Evidence of Coverage – Your policy’s Evidence of Coverage (EOC) can be found in the materials sent to you by your insurer or from your HR department (if you get your coverage through work). The EOC is your guide to what is covered and what is excluded, how much you will pay depending on the circumstances, what your cost sharing will be, and other information about using your coverage. Keep this document handy for when you have questions about your policy.
Exclusions, Excluded Services – Services that your insurer does not pay for. These are spelled out in the Evidence of Coverage that you receive when you purchase your policy.
Exclusive Provider Organization (EPO) – An EPO is a managed care plan where services are covered only if you go to doctors, specialists, or hospitals who are part of the EPO’s network (except in an emergency). In other words, you cannot go “outside” the network for medical care.
Explanation of Benefits – Each time your insurer pays for a service you use, they send you an Explanation of Benefits (EOB). The EOB is your insurance company’s written explanation for that claim, showing the name of the provider that covered the service and date(s) of service. The insurer is also required to send you a clear explanation of how they computed your benefits. This may include the amount billed, the allowed amount, what the insurer paid, and/or your share of the cost (if any). If any claims are denied or denied in part, you will receive a written explanation of the reason(s) for the denial.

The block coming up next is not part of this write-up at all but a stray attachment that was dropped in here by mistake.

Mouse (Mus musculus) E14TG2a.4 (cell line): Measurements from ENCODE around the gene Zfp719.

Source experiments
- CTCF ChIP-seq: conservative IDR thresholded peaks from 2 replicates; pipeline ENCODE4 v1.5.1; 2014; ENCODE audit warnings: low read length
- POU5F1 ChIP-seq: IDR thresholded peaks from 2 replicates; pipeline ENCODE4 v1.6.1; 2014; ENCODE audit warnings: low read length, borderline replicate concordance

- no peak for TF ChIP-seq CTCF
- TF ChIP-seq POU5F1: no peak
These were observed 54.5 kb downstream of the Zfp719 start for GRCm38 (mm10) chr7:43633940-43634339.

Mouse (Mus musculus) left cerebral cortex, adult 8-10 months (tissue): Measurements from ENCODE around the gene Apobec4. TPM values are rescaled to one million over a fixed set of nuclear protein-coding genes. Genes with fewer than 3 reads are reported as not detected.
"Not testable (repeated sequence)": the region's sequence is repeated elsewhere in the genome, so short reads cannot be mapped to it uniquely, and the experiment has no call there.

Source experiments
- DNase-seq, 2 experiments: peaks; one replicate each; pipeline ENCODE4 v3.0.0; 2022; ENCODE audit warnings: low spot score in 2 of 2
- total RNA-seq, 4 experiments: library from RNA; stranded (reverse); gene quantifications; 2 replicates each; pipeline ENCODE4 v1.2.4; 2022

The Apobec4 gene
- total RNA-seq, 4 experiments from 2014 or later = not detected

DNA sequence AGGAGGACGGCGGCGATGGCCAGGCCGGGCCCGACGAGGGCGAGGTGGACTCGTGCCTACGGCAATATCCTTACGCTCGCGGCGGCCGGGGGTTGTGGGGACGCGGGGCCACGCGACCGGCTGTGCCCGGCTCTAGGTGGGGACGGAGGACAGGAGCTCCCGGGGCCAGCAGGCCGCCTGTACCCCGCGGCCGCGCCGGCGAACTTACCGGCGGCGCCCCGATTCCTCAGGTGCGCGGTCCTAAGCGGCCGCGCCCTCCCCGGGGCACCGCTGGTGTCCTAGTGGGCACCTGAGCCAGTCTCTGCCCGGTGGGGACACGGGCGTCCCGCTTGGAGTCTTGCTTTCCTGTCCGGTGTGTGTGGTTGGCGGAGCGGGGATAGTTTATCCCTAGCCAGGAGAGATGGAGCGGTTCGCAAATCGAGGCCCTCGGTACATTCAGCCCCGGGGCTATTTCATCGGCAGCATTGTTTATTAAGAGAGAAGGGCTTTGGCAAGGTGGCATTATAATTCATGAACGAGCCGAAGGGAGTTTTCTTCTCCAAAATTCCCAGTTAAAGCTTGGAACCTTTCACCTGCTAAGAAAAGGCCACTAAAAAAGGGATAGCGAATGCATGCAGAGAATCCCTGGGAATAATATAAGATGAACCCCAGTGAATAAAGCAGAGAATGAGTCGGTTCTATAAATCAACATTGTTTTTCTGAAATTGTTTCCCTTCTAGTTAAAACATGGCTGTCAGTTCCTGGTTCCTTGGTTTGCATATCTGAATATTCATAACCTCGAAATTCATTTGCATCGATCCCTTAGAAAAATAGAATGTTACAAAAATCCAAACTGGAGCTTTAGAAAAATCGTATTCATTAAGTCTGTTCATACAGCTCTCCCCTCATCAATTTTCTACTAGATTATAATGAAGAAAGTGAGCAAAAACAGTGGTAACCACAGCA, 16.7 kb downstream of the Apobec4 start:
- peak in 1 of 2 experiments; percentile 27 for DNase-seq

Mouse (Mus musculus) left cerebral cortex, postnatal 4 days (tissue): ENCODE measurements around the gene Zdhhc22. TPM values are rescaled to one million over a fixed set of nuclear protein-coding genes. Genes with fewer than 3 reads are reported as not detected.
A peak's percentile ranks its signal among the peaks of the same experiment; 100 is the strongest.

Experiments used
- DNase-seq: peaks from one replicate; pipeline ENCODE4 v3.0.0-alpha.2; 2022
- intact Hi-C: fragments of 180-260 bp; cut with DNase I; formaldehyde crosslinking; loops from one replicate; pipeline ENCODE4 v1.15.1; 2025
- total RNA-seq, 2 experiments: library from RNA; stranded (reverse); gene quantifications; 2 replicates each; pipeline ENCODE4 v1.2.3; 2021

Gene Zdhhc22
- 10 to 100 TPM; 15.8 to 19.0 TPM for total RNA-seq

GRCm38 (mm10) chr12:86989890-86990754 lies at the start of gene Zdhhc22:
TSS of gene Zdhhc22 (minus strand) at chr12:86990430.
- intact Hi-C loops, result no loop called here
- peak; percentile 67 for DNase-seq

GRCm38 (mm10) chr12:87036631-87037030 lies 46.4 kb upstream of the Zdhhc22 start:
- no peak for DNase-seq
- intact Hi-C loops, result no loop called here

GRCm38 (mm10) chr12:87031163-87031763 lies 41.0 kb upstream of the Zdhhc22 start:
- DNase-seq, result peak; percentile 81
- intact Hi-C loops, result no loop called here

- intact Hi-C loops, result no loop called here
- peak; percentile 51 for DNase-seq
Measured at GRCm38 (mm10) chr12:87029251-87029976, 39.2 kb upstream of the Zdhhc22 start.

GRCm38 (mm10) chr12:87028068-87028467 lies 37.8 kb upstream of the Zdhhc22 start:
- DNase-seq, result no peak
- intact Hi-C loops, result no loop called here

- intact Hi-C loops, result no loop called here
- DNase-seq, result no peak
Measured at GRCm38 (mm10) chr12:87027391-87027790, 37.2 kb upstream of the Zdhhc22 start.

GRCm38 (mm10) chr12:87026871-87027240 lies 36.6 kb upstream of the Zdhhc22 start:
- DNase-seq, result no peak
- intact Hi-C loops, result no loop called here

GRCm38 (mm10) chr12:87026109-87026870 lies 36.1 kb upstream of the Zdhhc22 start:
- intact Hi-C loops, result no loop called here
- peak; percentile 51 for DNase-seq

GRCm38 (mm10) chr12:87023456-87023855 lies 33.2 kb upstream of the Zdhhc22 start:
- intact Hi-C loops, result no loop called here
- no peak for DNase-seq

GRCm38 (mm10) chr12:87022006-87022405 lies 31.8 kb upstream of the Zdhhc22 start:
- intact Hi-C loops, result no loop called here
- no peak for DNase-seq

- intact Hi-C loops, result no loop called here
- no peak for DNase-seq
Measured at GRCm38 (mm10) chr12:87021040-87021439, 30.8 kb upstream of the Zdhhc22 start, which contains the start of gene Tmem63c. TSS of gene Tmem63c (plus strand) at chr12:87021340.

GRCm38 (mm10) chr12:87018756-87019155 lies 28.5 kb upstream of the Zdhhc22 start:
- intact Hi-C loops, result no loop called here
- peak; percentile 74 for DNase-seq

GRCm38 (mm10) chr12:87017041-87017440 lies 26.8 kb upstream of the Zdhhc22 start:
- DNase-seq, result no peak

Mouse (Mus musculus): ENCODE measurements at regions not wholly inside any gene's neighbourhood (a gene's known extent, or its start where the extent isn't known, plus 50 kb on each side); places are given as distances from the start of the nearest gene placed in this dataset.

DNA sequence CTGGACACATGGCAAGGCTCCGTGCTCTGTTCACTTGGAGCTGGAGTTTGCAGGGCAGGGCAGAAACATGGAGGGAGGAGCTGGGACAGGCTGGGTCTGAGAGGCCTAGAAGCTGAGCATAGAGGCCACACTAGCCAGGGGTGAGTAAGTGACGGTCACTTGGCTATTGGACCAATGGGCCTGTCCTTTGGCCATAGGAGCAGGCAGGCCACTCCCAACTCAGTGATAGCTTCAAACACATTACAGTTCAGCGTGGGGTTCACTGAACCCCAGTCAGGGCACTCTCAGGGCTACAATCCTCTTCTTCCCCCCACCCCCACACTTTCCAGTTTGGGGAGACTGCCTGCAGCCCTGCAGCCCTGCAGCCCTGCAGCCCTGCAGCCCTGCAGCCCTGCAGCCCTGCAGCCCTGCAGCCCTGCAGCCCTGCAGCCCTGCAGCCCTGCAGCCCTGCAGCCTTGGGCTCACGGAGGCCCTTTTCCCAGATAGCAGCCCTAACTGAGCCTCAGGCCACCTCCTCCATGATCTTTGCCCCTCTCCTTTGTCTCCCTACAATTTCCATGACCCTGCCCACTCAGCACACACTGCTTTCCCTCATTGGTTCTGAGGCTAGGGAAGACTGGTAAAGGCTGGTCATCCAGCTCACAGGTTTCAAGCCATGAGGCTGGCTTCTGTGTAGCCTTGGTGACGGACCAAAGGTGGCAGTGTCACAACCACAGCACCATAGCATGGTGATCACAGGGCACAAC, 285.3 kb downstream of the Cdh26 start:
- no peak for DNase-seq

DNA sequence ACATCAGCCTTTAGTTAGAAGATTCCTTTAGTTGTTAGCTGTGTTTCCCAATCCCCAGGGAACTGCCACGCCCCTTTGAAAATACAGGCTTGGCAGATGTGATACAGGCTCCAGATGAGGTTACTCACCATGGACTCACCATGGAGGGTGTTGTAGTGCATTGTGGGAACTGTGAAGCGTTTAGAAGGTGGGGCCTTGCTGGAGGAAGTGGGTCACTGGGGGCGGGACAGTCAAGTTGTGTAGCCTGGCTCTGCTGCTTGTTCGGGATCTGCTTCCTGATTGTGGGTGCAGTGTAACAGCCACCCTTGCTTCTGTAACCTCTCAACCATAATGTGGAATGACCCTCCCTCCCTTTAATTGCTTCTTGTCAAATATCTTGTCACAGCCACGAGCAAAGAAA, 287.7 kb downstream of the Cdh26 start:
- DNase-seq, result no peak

FMLA (Family Medical Leave Act) – If your employer has 50 or more employees, you may be eligible for FMLA. The FMLA guarantees employees up to 12 work weeks of unpaid leave during any 12 month period for reasons like the birth of a child (“maternity leave”), taking care of sick immediate family members, or for your own serious health condition. In order to obtain FMLA leave, you must notify your employer 30 days in advance of taking the leave. If it is an emergency, you must notify your employer as soon as possible. You must also be an employee of your current employer for at least 12 months before taking FMLA leave.
While taking FMLA leave, your employer must continue the same group health insurance coverage for you as for similar other employees. If you already pay a premium, you must continue to pay it. Your employer can help you to make arrangements to do so.
Generic Drug – A drug that is similar to a name brand drug but not covered by original patents and therefore cheaper. For example, the generic for the name brand “Vicodin” is “hydrocodone.” If you buy a generic drug, you usually pay less co-pay.